The South Mountain story (posted earlier today) reminds me of that problem which "virtual battlefields" pose for flesh-and-blood tourists. How do you visit them?
Virtual battlefields evolve out of deals made by Civil War battlefield preservationists (and governments) who buy easements - restrictive covenants on land use - instead of the underlying battlefield land. The result tends to be a patchwork that can be made to look like a battlefield on a map but which cannot be visited by tromping around on private property.
Furthermore, preservationsists, very confusingly, tend to run down their finances by buying easements near battlefields to preserve open space. This is certainly an interest of Civil War Preservation Trust, if you read their literature closely, and the Franklin Country Club controversy smacks of this kind of cart-before-the-horse activity.
Well, leave it to architecture buffs to point a way through the easement mess. The houses they want to visit are private property, often in inaccessible places. Terry Teachout notes that William Allin Storrer’s The Architecture of Frank Lloyd Wright: A Complete Catalog contains "illustrated entries for all 433 pieces of 'built work' by Wright, plus road maps showing how to find them. The maps are legible and accurate — I can vouch for them. In addition, they clearly indicate which buildings can be viewed from "publicly accessible property" (i.e., they can be seen from the street).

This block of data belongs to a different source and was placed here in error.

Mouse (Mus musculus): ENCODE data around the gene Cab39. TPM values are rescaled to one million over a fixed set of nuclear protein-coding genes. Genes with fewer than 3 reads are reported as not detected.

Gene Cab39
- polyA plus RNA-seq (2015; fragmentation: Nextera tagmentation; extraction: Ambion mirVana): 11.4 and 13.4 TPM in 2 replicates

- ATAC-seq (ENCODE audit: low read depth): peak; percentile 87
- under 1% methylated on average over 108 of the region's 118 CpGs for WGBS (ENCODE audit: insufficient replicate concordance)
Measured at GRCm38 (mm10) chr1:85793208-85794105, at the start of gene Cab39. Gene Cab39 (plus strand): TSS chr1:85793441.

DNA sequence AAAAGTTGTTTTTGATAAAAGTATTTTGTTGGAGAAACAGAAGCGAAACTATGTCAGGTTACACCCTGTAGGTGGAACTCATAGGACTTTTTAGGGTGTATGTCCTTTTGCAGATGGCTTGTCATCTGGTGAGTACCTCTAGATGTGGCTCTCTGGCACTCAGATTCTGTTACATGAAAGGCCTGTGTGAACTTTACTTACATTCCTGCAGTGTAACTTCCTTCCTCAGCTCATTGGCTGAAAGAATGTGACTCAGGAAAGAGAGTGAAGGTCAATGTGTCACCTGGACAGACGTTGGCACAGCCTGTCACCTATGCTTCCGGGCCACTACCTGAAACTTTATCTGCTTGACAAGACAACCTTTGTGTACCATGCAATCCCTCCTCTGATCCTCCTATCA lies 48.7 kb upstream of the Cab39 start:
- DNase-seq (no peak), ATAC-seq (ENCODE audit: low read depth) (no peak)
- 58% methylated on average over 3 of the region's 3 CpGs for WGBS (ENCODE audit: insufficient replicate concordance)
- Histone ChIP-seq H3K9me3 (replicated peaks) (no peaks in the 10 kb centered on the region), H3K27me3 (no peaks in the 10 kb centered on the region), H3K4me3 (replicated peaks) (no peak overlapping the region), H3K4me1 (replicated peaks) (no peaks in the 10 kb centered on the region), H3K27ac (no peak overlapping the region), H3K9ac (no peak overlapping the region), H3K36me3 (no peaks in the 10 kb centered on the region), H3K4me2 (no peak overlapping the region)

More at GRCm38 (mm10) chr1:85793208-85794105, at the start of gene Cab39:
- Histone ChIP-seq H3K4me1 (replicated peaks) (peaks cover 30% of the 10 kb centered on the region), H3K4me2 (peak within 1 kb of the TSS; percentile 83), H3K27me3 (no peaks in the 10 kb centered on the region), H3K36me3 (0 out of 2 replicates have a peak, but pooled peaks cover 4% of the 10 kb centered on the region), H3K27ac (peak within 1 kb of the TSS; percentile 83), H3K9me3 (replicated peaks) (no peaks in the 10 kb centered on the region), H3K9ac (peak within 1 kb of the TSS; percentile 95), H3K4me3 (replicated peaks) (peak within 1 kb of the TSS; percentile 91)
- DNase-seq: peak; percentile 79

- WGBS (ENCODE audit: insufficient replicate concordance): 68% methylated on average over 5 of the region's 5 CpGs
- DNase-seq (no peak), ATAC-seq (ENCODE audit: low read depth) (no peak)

That's the missing piece - and with that bit we can write the definitive guide to virtual battlefields. "Stand on your car roof or hood and look along a 27 degree azimuth until you see a large sycamore tree about 200 yards off the road. The brush under and around that tree roughtly conforms to Captain Jones' last known position."
Heritage tourism can still be served. Thank you, William Allin Storrer, for showing us how.